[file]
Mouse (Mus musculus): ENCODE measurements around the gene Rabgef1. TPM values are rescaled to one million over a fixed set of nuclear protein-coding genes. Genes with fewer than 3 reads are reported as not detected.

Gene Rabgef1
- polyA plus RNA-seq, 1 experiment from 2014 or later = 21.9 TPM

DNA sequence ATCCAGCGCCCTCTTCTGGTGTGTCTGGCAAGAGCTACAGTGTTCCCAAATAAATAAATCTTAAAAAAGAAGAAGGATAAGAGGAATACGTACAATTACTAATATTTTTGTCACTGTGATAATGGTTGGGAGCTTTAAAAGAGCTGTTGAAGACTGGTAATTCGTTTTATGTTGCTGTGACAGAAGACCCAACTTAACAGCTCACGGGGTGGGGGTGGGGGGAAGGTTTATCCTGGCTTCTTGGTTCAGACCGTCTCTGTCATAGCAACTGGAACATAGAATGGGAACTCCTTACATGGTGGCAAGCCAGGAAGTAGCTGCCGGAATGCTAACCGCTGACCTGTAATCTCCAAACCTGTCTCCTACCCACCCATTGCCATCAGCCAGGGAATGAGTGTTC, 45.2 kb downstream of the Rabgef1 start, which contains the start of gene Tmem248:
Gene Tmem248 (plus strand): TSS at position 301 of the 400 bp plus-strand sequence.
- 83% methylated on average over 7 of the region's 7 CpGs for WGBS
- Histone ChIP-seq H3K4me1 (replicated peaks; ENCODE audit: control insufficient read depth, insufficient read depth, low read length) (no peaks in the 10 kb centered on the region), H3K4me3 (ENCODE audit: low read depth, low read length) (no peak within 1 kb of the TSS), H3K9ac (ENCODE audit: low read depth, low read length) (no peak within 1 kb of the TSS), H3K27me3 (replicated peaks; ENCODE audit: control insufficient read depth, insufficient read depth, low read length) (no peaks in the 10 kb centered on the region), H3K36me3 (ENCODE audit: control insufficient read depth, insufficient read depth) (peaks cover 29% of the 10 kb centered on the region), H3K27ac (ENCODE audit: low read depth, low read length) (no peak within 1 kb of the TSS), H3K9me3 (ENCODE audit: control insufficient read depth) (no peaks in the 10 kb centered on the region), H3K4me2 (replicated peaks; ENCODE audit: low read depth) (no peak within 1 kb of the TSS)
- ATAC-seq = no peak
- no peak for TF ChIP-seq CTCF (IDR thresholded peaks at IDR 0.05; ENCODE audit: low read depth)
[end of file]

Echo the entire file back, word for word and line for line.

Mouse (Mus musculus): ENCODE measurements around the gene Rabgef1. TPM values are rescaled to one million over a fixed set of nuclear protein-coding genes. Genes with fewer than 3 reads are reported as not detected.

Gene Rabgef1
- polyA plus RNA-seq, 1 experiment from 2014 or later = 21.9 TPM

DNA sequence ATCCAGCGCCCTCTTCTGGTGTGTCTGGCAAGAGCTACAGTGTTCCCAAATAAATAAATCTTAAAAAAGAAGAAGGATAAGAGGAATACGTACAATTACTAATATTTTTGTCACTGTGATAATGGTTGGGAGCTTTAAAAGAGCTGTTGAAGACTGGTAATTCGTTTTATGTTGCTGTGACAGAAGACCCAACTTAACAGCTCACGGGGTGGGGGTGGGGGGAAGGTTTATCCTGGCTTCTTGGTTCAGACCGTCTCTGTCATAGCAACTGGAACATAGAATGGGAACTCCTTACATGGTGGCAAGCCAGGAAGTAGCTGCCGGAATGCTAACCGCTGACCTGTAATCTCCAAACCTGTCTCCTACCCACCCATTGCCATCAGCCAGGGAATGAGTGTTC, 45.2 kb downstream of the Rabgef1 start, which contains the start of gene Tmem248:
Gene Tmem248 (plus strand): TSS at position 301 of the 400 bp plus-strand sequence.
- 83% methylated on average over 7 of the region's 7 CpGs for WGBS
- Histone ChIP-seq H3K4me1 (replicated peaks; ENCODE audit: control insufficient read depth, insufficient read depth, low read length) (no peaks in the 10 kb centered on the region), H3K4me3 (ENCODE audit: low read depth, low read length) (no peak within 1 kb of the TSS), H3K9ac (ENCODE audit: low read depth, low read length) (no peak within 1 kb of the TSS), H3K27me3 (replicated peaks; ENCODE audit: control insufficient read depth, insufficient read depth, low read length) (no peaks in the 10 kb centered on the region), H3K36me3 (ENCODE audit: control insufficient read depth, insufficient read depth) (peaks cover 29% of the 10 kb centered on the region), H3K27ac (ENCODE audit: low read depth, low read length) (no peak within 1 kb of the TSS), H3K9me3 (ENCODE audit: control insufficient read depth) (no peaks in the 10 kb centered on the region), H3K4me2 (replicated peaks; ENCODE audit: low read depth) (no peak within 1 kb of the TSS)
- ATAC-seq = no peak
- no peak for TF ChIP-seq CTCF (IDR thresholded peaks at IDR 0.05; ENCODE audit: low read depth)